Potential Changes Stir Debate on Fixed Rate Reverse Mortgage Use

On the heels of an announcement by the Federal Housing Administration that changes are on the way for the agency’s Home Equity Conversion Mortgage program, many in the industry are wondering just what those changes will look like.

In his address of reverse mortgage participants during the National Reverse Mortgage Lenders Association annual meeting in October, FHA’s Deputy Assistant Secretary Charles Coulter didn’t let on as to the exact changes, but he did indicate they will address a rising issue of concern: the majority of fixed rate reverse mortgages versus adjustable rate loans in the marketplace.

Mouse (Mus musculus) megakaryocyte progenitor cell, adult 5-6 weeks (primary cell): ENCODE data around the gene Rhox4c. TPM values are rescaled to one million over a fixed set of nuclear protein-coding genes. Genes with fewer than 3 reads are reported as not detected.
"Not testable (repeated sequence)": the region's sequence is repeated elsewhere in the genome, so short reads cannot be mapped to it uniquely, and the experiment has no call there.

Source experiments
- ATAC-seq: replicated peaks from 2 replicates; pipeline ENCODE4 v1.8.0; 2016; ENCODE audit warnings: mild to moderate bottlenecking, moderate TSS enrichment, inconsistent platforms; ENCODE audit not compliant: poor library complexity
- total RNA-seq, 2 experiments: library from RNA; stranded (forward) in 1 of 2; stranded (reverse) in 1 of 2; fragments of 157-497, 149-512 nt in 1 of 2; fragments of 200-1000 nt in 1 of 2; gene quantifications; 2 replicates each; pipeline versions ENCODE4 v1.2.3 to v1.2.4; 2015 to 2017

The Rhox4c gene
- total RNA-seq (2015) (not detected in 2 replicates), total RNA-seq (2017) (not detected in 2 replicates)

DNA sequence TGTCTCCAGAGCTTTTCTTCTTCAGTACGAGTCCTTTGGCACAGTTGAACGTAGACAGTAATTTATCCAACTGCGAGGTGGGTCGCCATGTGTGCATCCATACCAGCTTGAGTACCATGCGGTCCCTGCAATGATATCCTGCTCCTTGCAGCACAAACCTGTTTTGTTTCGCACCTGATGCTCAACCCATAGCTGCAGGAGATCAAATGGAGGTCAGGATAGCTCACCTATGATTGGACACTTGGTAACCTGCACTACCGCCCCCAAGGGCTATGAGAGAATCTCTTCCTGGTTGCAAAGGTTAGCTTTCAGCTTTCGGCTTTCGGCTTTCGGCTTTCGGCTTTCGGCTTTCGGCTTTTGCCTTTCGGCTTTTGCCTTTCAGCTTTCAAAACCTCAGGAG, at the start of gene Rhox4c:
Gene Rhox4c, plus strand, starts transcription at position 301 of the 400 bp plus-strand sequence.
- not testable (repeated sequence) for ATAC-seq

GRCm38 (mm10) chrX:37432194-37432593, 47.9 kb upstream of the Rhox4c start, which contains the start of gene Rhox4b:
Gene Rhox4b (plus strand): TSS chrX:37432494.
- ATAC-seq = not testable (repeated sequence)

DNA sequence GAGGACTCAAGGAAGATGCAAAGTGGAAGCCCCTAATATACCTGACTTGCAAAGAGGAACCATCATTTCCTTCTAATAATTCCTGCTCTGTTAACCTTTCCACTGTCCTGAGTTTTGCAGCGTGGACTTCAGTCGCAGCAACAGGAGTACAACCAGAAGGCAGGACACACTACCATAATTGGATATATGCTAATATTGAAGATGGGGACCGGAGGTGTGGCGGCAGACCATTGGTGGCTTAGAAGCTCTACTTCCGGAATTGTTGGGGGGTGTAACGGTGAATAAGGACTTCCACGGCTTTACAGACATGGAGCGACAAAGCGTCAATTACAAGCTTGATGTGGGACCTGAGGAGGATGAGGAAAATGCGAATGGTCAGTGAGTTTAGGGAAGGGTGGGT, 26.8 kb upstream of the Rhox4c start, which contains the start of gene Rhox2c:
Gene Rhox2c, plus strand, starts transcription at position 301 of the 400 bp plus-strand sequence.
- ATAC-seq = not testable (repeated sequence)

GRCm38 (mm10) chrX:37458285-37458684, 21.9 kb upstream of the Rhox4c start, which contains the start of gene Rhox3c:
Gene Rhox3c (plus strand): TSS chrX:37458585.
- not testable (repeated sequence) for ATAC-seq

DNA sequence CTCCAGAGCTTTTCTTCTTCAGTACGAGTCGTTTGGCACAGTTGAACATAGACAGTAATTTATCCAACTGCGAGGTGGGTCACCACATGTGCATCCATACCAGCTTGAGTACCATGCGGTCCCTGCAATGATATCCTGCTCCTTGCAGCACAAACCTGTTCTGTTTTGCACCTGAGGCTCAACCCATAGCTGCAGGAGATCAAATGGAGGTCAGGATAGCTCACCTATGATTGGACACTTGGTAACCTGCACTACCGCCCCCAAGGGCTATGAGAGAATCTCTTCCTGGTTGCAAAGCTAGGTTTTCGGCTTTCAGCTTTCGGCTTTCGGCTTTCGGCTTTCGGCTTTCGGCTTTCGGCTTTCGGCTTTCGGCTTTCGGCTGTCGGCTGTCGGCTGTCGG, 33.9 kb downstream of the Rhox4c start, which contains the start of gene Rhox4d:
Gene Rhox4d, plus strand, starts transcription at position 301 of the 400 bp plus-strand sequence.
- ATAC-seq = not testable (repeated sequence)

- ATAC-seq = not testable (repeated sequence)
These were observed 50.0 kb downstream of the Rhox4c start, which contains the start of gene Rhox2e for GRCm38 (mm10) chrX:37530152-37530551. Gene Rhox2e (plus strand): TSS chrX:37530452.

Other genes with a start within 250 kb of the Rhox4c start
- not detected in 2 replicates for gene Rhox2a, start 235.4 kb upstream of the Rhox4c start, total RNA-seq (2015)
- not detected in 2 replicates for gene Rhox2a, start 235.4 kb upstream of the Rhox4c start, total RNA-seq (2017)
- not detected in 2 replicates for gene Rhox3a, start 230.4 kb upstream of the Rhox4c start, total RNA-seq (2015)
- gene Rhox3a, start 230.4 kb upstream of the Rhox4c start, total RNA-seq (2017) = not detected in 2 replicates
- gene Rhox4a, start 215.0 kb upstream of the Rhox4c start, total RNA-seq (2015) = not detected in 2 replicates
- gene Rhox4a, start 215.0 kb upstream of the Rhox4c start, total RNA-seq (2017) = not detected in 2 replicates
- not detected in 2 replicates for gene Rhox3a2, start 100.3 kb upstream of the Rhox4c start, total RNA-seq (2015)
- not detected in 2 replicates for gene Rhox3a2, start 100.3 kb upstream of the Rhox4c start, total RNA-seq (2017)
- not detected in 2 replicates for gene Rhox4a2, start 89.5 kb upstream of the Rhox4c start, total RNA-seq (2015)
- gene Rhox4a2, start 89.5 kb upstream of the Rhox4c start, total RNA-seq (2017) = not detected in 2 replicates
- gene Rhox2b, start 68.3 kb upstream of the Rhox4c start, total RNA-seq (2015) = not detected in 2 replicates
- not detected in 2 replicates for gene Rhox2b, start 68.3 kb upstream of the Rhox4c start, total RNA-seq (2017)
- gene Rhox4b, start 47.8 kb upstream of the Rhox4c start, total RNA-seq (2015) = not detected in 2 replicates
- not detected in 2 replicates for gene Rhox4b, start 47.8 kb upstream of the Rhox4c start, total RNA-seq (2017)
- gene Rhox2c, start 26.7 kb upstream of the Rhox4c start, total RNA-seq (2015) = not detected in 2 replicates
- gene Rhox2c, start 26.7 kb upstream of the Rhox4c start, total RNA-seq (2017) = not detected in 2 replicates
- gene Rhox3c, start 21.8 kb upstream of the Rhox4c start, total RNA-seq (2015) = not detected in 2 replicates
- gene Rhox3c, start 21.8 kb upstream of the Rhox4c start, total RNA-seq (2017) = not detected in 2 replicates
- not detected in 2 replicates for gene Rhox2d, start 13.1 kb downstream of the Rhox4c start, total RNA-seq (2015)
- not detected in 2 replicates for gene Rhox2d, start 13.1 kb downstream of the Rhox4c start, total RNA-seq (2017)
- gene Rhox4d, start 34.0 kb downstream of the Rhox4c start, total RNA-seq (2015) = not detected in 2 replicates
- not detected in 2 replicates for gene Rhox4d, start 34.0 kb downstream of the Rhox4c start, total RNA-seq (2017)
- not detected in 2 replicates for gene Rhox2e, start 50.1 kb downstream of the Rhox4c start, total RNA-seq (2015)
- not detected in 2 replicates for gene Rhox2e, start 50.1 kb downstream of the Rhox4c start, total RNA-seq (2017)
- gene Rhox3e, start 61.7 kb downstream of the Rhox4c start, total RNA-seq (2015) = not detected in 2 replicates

“Among the current concerns of HUD on the use of reverse mortgage products today versus the intention of the product when it was designed, is the high percentage of fixed rate loans taken at a full, upfront draw,” Coulter said. Addressing HUD data, Coulter recalled a 69% fixed rate versus adjustable.

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But originators say the balance has less to do with loan uses and more to do with borrowers’ fear of adjustable rate loans given the housing market crash.

“The majority of people are scared of the adjustable rate. A cultural misconception has led to a common belief that variable rates are bad,” said Brian Cook, an advisor from Alpine Mortgage Planning, a division of Pinnacle Capital Mortgage.

Cook, however, still sees the vast majority of his reverse mortgage business of the adjustable rate variety.

“One or two applications out of nine are fixed rates,” says Cook.

Other lenders see the balance is closer to 50/50 or varies by month.